benburns214 wrote:That, or USN... which gets the data from the law schools themselves anyway, but they are the only 3rd party that I would rely on.


The law schools often don't publish a complete profile of what they report to USN. Even a top school like Cornell has barely any information on its website:

http://www.lawschool.cornell.edu/career ... istics.cfm


Yeah i believe that they dont have all the data on their website... but find the statistics they are legally bound to release. That will have accurate and full data... most of the time (cough cough NYLS cough cough)

What are they "legally" bound to release?

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Re: Am I reading this correctly?

Postby benburns214 » Fri Feb 24, 2012 1:42 pm

Jaeger wrote:While I'm sure the information is somewhat incomplete and represents a better legal market, it's hard to not let it change my opinion of GWU (at least in relation to UMN my other option).


Ummm... no. we've established this already. The market is not worse than it was in 2007-2009

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Re: Am I reading this correctly?

Postby benburns214 » Fri Feb 24, 2012 1:44 pm

IAFG wrote:
benburns214 wrote:
Mr. Somebody wrote:
benburns214 wrote:That, or USN... which gets the data from the law schools themselves anyway, but they are the only 3rd party that I would rely on.


The law schools often don't publish a complete profile of what they report to USN. Even a top school like Cornell has barely any information on its website:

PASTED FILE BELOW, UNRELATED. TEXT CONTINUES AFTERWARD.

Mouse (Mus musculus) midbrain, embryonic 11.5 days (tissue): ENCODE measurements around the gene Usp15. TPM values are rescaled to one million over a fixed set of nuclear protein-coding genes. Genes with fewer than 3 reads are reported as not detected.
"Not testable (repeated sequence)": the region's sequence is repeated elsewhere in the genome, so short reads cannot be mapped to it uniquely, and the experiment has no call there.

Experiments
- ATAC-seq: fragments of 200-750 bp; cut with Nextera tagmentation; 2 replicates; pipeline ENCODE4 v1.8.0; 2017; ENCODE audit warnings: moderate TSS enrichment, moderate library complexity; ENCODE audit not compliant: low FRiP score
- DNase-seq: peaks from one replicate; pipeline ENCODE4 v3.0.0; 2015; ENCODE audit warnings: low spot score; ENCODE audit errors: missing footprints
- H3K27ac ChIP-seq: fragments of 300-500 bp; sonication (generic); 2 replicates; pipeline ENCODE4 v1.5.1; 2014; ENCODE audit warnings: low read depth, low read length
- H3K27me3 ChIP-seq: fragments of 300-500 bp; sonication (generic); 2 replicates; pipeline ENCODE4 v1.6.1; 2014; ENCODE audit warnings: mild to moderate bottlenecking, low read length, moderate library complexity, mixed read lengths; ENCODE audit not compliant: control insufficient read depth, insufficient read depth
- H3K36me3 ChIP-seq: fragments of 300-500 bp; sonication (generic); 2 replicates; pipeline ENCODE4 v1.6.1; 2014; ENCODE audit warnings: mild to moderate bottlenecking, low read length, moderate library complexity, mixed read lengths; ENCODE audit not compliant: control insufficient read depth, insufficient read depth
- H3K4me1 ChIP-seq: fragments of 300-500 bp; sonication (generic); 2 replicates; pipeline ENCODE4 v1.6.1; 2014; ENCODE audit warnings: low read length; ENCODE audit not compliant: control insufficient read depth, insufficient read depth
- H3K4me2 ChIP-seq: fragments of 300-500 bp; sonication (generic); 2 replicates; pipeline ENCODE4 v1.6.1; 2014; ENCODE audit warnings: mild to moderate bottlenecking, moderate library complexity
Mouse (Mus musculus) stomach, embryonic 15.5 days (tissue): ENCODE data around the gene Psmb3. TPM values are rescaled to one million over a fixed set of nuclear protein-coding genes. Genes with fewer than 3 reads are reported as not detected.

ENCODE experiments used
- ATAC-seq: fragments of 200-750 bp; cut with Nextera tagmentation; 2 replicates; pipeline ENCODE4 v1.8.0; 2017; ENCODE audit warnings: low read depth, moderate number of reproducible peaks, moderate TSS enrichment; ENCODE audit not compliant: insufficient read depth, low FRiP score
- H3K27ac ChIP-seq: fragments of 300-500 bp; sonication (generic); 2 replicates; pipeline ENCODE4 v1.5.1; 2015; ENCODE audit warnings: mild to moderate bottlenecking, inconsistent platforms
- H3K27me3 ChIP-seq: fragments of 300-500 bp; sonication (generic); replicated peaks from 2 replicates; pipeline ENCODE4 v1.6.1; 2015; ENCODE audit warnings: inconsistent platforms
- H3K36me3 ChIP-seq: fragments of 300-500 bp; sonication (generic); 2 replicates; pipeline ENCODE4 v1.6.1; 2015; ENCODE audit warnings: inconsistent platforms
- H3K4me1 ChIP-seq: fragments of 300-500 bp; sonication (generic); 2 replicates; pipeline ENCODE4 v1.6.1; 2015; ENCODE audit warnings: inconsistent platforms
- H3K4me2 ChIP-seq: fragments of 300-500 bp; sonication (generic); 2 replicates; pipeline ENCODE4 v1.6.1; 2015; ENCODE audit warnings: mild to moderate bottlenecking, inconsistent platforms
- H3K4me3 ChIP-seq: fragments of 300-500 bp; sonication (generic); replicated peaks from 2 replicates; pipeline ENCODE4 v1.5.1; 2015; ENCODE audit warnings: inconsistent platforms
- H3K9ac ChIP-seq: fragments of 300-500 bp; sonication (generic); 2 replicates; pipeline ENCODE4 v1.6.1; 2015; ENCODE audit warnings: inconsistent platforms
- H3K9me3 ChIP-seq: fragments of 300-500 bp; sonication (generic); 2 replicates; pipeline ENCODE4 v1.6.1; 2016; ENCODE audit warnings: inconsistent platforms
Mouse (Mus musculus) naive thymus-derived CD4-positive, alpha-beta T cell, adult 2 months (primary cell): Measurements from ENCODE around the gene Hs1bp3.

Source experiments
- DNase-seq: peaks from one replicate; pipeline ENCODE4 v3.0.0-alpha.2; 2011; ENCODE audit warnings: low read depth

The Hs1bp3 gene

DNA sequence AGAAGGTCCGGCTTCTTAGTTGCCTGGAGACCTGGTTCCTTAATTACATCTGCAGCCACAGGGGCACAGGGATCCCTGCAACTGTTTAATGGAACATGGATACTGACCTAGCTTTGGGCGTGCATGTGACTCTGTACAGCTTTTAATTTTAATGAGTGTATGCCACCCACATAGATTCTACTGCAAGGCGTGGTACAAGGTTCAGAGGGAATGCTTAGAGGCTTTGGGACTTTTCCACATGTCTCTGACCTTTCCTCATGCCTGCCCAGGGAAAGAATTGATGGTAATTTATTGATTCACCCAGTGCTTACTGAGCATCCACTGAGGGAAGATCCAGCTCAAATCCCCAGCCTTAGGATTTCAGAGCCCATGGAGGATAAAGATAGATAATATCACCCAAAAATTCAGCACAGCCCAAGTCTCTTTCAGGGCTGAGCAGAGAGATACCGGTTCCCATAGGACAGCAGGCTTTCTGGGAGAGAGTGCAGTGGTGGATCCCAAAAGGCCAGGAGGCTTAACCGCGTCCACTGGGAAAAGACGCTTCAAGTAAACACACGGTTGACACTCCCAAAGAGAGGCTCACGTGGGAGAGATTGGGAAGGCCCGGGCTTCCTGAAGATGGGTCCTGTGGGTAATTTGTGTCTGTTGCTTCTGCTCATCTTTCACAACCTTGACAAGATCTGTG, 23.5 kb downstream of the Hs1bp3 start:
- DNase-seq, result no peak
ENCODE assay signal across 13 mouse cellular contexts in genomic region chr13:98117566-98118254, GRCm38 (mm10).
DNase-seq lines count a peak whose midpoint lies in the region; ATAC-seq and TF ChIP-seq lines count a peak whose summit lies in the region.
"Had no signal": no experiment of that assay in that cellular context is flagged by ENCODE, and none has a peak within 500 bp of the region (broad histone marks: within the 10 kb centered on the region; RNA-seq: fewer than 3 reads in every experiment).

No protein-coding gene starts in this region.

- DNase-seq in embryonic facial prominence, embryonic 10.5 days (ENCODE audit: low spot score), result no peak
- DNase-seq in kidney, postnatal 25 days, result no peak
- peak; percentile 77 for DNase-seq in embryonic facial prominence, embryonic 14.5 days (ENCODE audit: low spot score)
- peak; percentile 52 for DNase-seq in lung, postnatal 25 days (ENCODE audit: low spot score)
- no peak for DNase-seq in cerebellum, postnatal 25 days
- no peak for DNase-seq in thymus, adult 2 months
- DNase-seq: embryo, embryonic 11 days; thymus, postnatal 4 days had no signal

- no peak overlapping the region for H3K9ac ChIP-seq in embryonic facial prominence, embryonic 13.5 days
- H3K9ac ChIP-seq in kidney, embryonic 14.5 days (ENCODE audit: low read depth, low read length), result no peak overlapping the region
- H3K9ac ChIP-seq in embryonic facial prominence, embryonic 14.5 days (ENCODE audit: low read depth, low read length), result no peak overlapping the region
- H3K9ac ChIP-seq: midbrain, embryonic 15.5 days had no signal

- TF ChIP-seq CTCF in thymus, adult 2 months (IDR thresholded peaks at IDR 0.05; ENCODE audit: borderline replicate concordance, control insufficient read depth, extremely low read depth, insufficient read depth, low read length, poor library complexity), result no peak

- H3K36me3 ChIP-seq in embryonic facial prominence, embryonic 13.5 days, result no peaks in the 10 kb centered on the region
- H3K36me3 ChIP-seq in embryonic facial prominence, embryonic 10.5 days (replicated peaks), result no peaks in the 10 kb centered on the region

http://www.lawschool.cornell.edu/career ... istics.cfm


Yeah i believe that they dont have all the data on their website... but find the statistics they are legally bound to release. That will have accurate and full data... most of the time (cough cough NYLS cough cough)

What are they "legally" bound to release?


Yearly Post-graduate data

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Jaeger
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Re: Am I reading this correctly?

Postby Jaeger » Fri Feb 24, 2012 1:47 pm

benburns214 wrote:
Jaeger wrote:While I'm sure the information is somewhat incomplete and represents a better legal market, it's hard to not let it change my opinion of GWU (at least in relation to UMN my other option).


Ummm... no. we've established this already. The market is not worse than it was in 2007-2009


But, you think it's incorrect?

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Re: Am I reading this correctly?

Postby benburns214 » Fri Feb 24, 2012 1:48 pm

Jaeger wrote:
benburns214 wrote:
Jaeger wrote:While I'm sure the information is somewhat incomplete and represents a better legal market, it's hard to not let it change my opinion of GWU (at least in relation to UMN my other option).


Ummm... no. we've established this already. The market is not worse than it was in 2007-2009


But, you think it's incorrect?